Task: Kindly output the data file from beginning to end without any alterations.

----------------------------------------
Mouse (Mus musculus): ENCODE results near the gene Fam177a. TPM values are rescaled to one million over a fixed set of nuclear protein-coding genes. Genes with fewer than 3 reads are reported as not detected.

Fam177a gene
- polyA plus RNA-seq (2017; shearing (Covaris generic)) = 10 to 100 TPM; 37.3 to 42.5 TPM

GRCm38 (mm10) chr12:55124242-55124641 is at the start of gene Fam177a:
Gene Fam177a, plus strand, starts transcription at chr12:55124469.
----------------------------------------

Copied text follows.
Mouse (Mus musculus): ENCODE results near the gene Fam177a. TPM values are rescaled to one million over a fixed set of nuclear protein-coding genes. Genes with fewer than 3 reads are reported as not detected.

Fam177a gene
- polyA plus RNA-seq (2017; shearing (Covaris generic)) = 10 to 100 TPM; 37.3 to 42.5 TPM

GRCm38 (mm10) chr12:55124242-55124641 is at the start of gene Fam177a:
Gene Fam177a, plus strand, starts transcription at chr12:55124469.